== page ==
To say that Christopher Nolan set the bar very high for himself when it came to “The Dark Knight Rises” would be an understatement. How do you follow the most successful superhero film of all time? Not just on a performance-based level, but on story-telling as well?
The answer, for the most part, is “The Dark Knight Rises.”
Nolan and his brother Jonathan take us back to Gotham for the final time, eight years after the events that concluded “The Dark Knight.” Bruce Wayne (Christian Bale) is locked away in mourning of his lost love Rachel, and was forced to give up the mantle after he took the blame for the death of Harvey Dent.
Commissioner Gordon (Gary Oldman) has helped convince the Mayor to sign the Dent Act, an act that has nearly cleared the streets completely of crime. However, peace cannot last forever. What starts as a Cat burglar stealing finger prints turns into much, much more.
Enter Bane (Tom Hardy), a monolith of a man whose face is hidden by a mask that makes him immune to pain, and who claims to be “Gotham’s Reckoning.” He is the incarnation of Joker’s plan of “a world without rules,” and although Wayne gave up crime fighting a long time ago, he must put his emotional pain aside and once again become Batman.
Once again, Bale’s performance is phenomenal. There’s something in his eyes that shows the pain and sacrifice Wayne has made since he gave up being Batman. It’s clear that although he gave it up, it’s not because he wanted to, it was because he had to.
Gary Oldman and Michael Caine reprise their roles as Commissioner Jim Gordon and Alfred Pennyworth, respectively. Oldman plays his character one again with quiet brilliance and Caine’s performance is better than ever.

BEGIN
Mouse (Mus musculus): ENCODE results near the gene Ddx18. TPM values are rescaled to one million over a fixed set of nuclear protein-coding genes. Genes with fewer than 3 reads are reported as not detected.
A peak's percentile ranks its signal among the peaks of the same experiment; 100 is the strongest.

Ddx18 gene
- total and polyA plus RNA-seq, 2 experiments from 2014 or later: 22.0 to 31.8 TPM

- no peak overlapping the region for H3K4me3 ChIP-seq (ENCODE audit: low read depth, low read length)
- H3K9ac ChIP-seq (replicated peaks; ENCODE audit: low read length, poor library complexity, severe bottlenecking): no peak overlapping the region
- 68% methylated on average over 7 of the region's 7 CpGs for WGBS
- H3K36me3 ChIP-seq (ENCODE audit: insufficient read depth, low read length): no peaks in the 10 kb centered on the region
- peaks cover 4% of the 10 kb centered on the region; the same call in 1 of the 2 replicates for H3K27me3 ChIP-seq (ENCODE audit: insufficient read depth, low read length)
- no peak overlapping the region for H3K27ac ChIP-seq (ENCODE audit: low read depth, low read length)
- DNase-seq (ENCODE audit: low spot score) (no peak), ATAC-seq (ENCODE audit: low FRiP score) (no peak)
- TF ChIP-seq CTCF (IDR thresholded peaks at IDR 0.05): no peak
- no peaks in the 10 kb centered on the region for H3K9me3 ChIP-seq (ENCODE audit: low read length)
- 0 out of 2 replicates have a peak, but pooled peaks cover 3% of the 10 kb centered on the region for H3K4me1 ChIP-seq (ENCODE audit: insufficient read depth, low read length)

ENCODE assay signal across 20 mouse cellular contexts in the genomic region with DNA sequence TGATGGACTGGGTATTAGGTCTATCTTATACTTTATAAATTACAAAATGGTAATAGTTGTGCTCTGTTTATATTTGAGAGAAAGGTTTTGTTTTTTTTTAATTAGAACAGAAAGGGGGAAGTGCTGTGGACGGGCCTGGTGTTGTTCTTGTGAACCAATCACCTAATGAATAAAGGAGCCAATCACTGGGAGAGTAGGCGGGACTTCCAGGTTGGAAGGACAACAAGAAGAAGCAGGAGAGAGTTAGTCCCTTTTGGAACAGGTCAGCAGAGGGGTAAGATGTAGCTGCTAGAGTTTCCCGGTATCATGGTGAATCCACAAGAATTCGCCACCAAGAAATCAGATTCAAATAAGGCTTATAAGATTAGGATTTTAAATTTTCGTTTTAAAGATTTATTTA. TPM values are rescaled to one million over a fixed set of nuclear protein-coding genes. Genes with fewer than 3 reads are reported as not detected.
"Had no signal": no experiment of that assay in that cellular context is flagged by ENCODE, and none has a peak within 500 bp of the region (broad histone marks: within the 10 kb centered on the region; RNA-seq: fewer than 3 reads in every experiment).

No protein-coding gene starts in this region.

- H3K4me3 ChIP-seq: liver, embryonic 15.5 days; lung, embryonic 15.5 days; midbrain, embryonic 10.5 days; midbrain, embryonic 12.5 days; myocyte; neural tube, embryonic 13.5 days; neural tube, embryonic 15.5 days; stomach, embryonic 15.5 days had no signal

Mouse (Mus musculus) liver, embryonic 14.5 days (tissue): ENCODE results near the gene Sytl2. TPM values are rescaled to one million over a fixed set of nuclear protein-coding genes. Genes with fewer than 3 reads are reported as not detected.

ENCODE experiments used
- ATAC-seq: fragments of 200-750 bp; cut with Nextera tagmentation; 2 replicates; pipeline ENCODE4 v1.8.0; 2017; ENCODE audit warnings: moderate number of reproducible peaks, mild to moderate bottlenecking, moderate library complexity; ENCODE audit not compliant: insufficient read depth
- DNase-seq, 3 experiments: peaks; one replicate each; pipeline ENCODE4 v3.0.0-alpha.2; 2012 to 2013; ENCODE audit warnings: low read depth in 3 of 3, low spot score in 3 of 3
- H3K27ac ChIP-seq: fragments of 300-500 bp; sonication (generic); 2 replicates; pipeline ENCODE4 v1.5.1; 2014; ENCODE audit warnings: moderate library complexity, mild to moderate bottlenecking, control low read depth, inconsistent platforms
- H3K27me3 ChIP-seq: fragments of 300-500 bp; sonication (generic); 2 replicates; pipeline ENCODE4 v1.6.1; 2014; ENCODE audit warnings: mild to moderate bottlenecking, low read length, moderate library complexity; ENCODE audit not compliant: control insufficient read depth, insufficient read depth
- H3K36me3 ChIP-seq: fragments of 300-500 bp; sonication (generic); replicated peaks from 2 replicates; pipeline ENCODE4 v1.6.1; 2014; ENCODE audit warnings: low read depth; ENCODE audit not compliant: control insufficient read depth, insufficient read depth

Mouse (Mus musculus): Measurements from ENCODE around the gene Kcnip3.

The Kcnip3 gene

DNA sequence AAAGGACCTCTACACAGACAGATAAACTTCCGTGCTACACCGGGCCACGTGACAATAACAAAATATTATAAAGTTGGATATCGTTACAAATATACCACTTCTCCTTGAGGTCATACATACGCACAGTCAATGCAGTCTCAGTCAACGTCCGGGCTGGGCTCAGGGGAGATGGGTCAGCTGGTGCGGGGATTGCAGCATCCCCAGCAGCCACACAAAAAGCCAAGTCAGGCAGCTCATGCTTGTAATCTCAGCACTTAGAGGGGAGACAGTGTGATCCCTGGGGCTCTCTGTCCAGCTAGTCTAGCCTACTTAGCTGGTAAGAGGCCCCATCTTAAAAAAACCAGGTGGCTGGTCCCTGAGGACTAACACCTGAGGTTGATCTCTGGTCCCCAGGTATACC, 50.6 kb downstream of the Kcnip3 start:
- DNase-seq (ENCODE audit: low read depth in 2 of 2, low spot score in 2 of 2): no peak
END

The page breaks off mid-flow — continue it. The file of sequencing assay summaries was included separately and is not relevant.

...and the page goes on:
However, one of the film’s best aspects are the new cast members. Anne Hathaway is nearly perfect as Selina Kyle, a.k.a. Catwoman.
Joseph Gordon –Levitt plays hot-headed Gotham City cop John Blake, a character not just new to Nolan’s universe, but to the Batman universe entirely. His character is perhaps my favorite in the entire trilogy.
Marion Cotillard plays Miranda Tate, a backer of Wayne Enterprises, and Hardy as Bane.
While I think it is unfair to compare his performance Heath Ledger’s in “The Dark Knight,” Hardy turns his character into the terrifying terrorist he truly is. The old saying “if looks could kill…” comes to mind.
The film’s action is elevated to a new level in this concluding chapter of Nolan’s saga. In the previous entries, it seems as if no matter what, Batman could defeat the enemy. It was a controlled chaos. This time around, Nolan throws away all sense of comfort and plunges Gotham City into a complete chaos that perhaps not even Batman can save. The action is extremely well shot and is written in a very Dickensian way, featuring several allusions to the classic novel “A Tale of Two Cities.”
The film’s biggest flaw is that, at times, the story telling is clunky. Whereas, in Nolan’s previous two films, the storytelling and action were balanced well, this time out, it felt as if Nolan understood the pressure on him and traded in some of the smooth story development for solid action and ways to wrap the trilogy up. It is a very full circle moment when a near-broken Bruce Wayne says “I’m not fearful, I’m angry,” a line which he said when he first downed his cape and cowl as The Dark Knight in “Batman Begins.”
Overall, I believe Nolan delivered the best conclusion to the trilogy that he possibly could. This trilogy will surely go down as one of the best in film history and will someday find its spot in the archives next to the “Lord of The Rings” and the original Star Wars trilogy.
Although it lagged in some parts, the last 45 minutes of the film sum up Nolan’s Batman universe: brutal, real, and at times, heartbreaking. Nolan is truly one of the best filmmaker’s today, and I feel bad for whoever Warner Brother’s taps to take up the mantle of rebooting the Caped Crusader.
The movie is rated 4.5 out of five stars.